'Killing Me' softly: Doctors put their best foot forward on TLC

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Rachel Jones / TV Media
Dr. Brad Schaeffer and Dr. Ebonie Vincent from "My Feet Are Killing Me"

Dr. Brad Schaeffer and Dr. Ebonie Vincent from "My Feet Are Killing Me"

Fans of medical reality TV, be prepared to get swept off your feet: TLC's "My Feet Are Killing Me" is back for Season 3. It's cameras on for Drs. Brad Schaeffer and Ebonie Vincent as they solve some of the most confounding and extreme cases of podiatric problems we — and they — have ever seen. Sure to be a parade of rare and strange medical maladies, Season 3 premieres Wednesday, Aug. 4, on TLC.

"My Feet Are Killing Me" follows Dr. Ebonie Vincent at her West Coast podiatry practice in California and Dr. Brad Schaeffer at his East Coast practice in New Jersey. Despite their geographically distant locations, together the pair transform the lives of patients suffering from serious foot problems across the country.

The season premiere, titled "Hellish Horns," says it all. The first episode follows a man who is growing horns from his toes and a woman whose foot suffered major trauma when it went through a windshield.

Throughout the rest of the season, viewers are in store for feet with bark-like growths and a woman suffering from Olmstead Syndrome — a congenital disorder in which a person's skin grows and thickens abnormally.

The doctors will also treat a patient with a condition so rare that only a handful of people in the world have been diagnosed with it. (Audiences can only assume that whatever it is, one of the doctors will perform a life-changing procedure as they have been wont to do many times during past seasons.)

Drs. Brad and Ebonie and their teams have treated everything from bunions and ingrown toenails to plantar warts and extra toes since the series began last year. Viewers watched Dr. Brad treat one of the worst cases of foot fungus he's ever seen; people suffering complications from extra-long toes and large feet; and he's even worked with a patient who'd been giving himself amateur foot surgeries in his own bathroom.

Meanwhile, audiences have joined Dr. Ebonie as she has taught people how to walk again following their reconstructive procedures — some of them intensive surgeries on people whose feet are their livelihood: dancers and athletes. (Fans may remember the touching highlight from Season 1 when she delicately operated on a toddler born with 12 toes.)

And though the show may not tout her as one of the two main doctors, Dr. Sarah Haller has been an integral part of the series since Season 1 as well, having worked with Dr. Brad for years. She officially made her debut in Season 2, handling challenging post-op amputations and high-risk surgery. Following this procedure, Dr. Sarah quickly became a fan favorite, with many excited to see her return for Season 3.

As with other television programs in 2020, Season 2 of "My Feet Are Killing Me" looked different from what viewers are used to. The COVID-19 pandemic resulted in innovations in the telehealth field, and fans got a first-hand look at what it's like for patients with serious foot problems who have to meet over a camera.

Dr. Sarah Haller and Dr. Brad Schaeffer operate in "My Feet Are Killing Me"

Dr. Sarah Haller and Dr. Brad Schaeffer operate in "My Feet Are Killing Me"

But these virtual consultations didn't stop progress. As patients lifted up their feet on one screen, the doctors gave feedback from another. We don't have any leads on whether the show will continue with this format into Season 3, but as with anything the doctors do, safety is a top priority.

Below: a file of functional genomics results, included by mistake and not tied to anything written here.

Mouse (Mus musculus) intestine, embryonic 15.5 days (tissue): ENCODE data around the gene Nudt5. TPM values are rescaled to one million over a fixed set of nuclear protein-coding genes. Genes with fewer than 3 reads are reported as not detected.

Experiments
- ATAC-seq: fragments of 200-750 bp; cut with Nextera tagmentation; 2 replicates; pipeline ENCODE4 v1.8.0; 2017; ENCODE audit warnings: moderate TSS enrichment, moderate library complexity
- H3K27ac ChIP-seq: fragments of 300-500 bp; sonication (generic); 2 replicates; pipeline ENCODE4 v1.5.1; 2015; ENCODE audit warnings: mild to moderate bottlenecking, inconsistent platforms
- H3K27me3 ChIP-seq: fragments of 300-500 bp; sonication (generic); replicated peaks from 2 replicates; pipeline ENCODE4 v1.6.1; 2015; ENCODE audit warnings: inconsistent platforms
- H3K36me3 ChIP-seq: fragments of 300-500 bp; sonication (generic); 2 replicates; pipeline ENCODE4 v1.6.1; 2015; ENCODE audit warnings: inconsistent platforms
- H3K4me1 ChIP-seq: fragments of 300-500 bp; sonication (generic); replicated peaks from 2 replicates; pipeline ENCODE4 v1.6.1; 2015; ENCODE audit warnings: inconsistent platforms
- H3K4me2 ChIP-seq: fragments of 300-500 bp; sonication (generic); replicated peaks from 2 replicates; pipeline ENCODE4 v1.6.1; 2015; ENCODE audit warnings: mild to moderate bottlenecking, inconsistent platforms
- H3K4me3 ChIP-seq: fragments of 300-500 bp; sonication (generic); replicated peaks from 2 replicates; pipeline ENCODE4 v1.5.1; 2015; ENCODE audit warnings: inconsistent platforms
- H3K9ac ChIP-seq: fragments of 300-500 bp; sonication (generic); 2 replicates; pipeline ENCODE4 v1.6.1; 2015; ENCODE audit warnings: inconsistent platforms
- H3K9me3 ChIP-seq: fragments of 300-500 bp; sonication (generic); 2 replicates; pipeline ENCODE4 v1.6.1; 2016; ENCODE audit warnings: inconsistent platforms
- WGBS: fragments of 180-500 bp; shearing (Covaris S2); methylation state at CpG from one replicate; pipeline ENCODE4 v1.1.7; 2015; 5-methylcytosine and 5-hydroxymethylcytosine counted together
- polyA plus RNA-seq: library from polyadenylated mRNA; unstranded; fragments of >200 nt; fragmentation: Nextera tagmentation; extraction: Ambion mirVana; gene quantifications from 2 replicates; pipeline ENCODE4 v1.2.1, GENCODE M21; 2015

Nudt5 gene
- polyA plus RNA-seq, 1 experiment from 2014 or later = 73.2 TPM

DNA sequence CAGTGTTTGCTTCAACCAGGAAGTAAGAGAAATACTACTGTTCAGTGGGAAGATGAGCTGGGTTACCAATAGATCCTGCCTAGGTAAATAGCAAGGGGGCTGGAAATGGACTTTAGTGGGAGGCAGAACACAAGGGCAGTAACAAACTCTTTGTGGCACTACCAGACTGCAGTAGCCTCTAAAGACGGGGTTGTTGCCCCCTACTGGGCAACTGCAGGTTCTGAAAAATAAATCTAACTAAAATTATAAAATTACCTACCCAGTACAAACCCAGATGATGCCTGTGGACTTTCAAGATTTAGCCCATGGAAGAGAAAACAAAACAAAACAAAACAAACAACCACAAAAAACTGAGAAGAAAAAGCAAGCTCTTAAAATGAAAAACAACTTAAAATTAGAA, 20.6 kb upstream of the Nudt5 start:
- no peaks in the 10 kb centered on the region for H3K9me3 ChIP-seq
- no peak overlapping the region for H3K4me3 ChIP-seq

This in mind, "My Feet Are Killing Me's" team of doctors and surgeons have tackled some pretty impressive podiatric puzzles — and, no, not just for the sake of TV. Dr. Ebonie even addressed this as she demonstrated how to wash up before surgery, which called out and put all other TV dramatizations of the process to shame. Like Dr. Sandra Lee from TLC's "Dr. Pimple Popper," the trio are certified medical professionals with years of experience and an impressive track record in the field.

Dr. Ebonie received her doctor of podiatric medicine degree at Des Moines University in Iowa and trained under some of the top professionals in adult and pediatric limb-lengthening practices, bone defects and foot deformities (among others). She holds several specialties, including diabetic limb salvage, minimally invasive surgical techniques and reconstructive foot and ankle surgery.

Dr. Brad has an equally impressive resume. Besides being a collegiate baseball athlete for three years, he received his doctor of podiatric medicine degree from Temple University School of Podiatric Medicine in Philadelphia before going through a rigorous residency program for foot and ankle reconstruction surgery. Now specializing in sports medicine, he was also a contestant on Dwayne "The Rock" Johnson's ("Jungle Cruise," 2021) "Titan Games."

After attending Columbia University in New York City for her bachelor's degree, Dr. Sarah Haller continued her education at Barry University School of Podiatric Medicine in Miami, where she received her doctor of podiatric medicine degree. She specializes in sports medicine and reconstructive surgery, with a focus on musculoskeletal deformities. Dr. Sarah also reviews medical journals, so it's safe to say that she's well respected in her field.

These podiatrists are the real deal, handling medical mysteries and debilitating conditions regularly. In other words, don't try anything they do at home in your bathroom — especially with what viewers get a glimpse of in the upcoming season premiere.

Be sure to catch Dr. Brad, Dr. Ebonie and Dr. Sarah when they each put their best foot forward in Season 3 of "My Feet Are Killing Me," premiering Wednesday, Aug. 4, on TLC.